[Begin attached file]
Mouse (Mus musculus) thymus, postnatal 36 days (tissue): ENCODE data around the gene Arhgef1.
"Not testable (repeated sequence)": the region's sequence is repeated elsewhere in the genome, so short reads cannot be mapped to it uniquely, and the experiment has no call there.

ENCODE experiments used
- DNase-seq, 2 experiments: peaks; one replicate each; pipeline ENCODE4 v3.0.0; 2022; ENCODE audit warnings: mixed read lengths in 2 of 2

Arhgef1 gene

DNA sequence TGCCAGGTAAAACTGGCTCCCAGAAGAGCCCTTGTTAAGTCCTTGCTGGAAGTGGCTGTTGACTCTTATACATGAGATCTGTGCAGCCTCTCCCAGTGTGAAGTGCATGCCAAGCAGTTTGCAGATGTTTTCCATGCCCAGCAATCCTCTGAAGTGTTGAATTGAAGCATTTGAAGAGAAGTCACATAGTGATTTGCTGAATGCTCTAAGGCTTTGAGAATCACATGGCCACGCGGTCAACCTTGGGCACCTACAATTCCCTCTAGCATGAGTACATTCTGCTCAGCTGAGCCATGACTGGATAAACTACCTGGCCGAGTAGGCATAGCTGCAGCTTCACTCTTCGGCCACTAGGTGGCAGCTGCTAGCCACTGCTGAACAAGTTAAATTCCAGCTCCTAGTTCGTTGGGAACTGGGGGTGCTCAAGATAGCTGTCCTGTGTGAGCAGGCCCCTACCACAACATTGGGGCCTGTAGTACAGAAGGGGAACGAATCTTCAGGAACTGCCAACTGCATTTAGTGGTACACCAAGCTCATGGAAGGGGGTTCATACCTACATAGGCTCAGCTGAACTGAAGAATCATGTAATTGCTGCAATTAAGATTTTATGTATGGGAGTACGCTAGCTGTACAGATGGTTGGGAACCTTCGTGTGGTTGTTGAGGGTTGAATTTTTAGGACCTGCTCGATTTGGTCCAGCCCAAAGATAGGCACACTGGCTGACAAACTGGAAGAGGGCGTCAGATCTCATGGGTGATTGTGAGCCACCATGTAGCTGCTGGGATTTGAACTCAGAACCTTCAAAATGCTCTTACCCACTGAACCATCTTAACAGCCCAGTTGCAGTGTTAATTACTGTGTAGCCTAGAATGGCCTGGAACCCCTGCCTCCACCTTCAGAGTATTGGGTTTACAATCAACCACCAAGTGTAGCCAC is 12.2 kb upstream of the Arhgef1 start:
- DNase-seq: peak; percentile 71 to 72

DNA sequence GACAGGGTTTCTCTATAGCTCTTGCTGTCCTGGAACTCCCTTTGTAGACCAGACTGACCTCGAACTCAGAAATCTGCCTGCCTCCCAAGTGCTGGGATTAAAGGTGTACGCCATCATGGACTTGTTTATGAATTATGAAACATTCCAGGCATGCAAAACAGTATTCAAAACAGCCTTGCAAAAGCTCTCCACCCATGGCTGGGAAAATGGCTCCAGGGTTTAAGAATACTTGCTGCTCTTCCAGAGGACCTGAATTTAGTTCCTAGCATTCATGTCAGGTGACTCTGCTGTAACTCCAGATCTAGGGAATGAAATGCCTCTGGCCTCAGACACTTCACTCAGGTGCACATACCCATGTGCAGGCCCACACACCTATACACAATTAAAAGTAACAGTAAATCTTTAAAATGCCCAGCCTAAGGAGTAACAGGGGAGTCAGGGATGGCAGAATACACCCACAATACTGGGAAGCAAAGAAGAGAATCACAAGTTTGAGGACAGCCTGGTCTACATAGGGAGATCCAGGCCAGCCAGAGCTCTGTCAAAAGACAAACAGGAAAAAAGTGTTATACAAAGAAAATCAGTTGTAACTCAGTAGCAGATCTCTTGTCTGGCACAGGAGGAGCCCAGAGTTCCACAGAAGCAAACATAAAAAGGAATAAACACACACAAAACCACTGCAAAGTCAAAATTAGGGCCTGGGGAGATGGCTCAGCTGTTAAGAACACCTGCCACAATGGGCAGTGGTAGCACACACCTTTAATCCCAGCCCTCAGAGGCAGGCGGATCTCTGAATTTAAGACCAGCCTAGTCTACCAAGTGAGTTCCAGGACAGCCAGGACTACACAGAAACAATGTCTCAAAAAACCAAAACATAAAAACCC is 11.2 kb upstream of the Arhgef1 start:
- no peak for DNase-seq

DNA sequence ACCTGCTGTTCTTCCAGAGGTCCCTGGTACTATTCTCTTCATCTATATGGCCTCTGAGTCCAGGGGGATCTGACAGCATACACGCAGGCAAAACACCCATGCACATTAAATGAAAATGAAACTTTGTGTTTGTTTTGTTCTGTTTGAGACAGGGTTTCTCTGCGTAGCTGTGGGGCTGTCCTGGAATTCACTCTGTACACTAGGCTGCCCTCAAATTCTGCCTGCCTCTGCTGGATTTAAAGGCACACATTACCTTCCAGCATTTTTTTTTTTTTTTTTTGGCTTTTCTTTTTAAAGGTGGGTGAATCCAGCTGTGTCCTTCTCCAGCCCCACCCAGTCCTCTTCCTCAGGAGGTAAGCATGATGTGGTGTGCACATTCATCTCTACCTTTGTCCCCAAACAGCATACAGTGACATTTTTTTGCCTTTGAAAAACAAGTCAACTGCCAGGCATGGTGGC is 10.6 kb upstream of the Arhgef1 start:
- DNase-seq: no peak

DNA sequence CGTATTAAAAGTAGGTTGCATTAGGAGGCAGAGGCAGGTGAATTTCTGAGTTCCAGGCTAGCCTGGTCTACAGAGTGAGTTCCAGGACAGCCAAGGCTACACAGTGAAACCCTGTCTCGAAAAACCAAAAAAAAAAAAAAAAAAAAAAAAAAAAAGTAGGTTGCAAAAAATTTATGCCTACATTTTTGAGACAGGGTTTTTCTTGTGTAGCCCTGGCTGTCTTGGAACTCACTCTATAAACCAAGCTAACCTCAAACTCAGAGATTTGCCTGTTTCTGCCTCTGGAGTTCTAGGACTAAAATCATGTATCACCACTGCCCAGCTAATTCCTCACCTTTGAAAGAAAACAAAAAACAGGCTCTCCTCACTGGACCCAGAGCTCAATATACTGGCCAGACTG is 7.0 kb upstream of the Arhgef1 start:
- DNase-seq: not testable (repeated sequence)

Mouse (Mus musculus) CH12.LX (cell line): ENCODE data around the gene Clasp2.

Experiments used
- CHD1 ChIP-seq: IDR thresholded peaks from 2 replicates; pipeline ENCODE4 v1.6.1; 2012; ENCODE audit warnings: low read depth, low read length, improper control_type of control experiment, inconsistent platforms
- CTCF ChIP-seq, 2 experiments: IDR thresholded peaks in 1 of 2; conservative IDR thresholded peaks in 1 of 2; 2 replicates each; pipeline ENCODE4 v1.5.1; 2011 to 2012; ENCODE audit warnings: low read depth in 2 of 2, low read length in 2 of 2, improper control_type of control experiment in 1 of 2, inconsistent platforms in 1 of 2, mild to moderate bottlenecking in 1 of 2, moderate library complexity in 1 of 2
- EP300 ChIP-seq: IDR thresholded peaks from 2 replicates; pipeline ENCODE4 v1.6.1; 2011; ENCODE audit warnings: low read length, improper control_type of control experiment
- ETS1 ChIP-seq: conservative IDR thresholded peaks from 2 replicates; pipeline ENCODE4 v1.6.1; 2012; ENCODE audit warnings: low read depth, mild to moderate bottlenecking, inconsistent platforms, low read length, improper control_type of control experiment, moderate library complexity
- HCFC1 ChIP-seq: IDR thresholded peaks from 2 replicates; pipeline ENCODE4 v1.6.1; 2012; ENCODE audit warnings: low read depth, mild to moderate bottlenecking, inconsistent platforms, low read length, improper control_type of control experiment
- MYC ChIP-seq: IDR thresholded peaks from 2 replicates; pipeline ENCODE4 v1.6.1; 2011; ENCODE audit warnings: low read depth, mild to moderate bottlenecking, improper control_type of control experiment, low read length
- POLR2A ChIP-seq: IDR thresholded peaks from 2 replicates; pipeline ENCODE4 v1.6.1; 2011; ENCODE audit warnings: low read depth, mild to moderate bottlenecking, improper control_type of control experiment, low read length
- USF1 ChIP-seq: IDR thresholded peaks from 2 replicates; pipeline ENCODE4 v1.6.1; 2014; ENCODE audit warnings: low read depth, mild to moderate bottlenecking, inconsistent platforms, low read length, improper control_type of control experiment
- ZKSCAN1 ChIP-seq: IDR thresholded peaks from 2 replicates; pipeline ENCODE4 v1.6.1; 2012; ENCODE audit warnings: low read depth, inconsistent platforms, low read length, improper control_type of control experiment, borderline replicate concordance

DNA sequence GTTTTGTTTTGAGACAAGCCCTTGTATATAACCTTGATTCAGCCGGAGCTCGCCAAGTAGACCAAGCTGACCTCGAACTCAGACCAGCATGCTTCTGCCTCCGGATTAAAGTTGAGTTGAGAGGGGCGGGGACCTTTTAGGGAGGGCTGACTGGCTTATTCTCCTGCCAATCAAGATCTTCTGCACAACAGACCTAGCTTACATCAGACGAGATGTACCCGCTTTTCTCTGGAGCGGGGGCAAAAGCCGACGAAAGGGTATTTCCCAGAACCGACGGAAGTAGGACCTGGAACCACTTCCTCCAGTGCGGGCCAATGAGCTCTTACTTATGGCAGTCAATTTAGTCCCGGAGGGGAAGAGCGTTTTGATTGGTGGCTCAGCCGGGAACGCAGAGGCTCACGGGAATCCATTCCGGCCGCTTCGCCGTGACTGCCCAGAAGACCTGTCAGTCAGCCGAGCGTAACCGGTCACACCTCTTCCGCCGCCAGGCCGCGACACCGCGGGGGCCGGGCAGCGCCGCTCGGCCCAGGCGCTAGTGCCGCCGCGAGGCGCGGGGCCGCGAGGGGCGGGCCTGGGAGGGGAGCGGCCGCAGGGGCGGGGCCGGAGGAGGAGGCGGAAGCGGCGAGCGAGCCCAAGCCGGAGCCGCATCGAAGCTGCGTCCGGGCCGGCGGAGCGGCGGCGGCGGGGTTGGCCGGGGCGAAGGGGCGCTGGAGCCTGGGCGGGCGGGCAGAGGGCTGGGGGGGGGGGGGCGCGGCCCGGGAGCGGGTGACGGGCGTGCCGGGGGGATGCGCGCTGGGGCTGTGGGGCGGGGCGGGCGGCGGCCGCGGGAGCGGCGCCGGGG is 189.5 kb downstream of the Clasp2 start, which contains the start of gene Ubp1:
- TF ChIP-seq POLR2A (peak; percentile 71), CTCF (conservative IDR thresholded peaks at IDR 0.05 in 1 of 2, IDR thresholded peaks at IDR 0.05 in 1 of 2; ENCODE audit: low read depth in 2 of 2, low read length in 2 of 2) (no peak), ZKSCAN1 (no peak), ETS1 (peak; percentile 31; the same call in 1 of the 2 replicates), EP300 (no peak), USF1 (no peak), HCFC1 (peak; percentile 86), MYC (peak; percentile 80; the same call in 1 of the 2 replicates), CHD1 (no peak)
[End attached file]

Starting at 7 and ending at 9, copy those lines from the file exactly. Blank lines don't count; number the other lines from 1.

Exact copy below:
- DNase-seq: peak; percentile 71 to 72

DNA sequence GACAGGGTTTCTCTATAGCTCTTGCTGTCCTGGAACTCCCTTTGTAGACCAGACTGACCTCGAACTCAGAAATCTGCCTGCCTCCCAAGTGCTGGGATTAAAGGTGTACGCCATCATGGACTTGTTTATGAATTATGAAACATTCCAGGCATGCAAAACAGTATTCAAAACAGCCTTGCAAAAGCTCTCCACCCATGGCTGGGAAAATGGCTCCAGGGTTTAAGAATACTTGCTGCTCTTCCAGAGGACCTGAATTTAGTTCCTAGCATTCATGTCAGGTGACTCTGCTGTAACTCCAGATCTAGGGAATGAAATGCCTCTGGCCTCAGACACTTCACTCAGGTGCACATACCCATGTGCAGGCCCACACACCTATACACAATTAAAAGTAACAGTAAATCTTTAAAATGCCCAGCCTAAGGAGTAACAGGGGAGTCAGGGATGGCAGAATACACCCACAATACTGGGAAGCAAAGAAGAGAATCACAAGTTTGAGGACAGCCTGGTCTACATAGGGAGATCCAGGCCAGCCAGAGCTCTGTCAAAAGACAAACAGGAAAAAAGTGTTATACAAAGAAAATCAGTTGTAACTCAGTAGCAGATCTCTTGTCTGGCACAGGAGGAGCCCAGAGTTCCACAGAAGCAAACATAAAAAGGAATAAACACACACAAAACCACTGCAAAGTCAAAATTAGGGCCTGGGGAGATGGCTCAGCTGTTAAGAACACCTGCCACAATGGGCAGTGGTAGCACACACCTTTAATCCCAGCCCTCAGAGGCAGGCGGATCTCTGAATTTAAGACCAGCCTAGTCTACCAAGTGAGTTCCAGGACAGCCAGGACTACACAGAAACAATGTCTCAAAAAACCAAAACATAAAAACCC is 11.2 kb upstream of the Arhgef1 start:
- no peak for DNase-seq